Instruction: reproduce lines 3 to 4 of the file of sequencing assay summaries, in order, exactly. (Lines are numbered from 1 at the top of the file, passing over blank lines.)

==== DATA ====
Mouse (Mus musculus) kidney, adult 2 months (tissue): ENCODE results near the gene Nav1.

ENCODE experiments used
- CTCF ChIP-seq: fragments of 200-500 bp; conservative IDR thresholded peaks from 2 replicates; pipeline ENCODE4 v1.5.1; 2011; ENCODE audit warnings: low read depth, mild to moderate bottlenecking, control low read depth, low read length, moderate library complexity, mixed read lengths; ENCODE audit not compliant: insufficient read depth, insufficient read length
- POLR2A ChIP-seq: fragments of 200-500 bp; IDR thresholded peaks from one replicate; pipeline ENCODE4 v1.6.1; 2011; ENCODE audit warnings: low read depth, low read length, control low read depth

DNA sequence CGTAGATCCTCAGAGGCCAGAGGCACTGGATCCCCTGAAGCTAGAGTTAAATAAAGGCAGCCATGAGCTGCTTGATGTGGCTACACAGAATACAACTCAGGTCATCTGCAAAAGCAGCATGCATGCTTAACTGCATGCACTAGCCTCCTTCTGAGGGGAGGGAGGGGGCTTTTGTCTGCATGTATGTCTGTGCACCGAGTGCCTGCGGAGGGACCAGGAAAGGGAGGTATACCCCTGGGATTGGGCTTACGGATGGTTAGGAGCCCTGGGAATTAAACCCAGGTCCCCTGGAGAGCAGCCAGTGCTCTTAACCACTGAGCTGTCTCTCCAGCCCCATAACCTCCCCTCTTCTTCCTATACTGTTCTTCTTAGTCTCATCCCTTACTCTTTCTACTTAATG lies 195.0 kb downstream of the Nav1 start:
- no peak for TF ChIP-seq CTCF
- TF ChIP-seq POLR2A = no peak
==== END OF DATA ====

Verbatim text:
- CTCF ChIP-seq: fragments of 200-500 bp; conservative IDR thresholded peaks from 2 replicates; pipeline ENCODE4 v1.5.1; 2011; ENCODE audit warnings: low read depth, mild to moderate bottlenecking, control low read depth, low read length, moderate library complexity, mixed read lengths; ENCODE audit not compliant: insufficient read depth, insufficient read length
- POLR2A ChIP-seq: fragments of 200-500 bp; IDR thresholded peaks from one replicate; pipeline ENCODE4 v1.6.1; 2011; ENCODE audit warnings: low read depth, low read length, control low read depth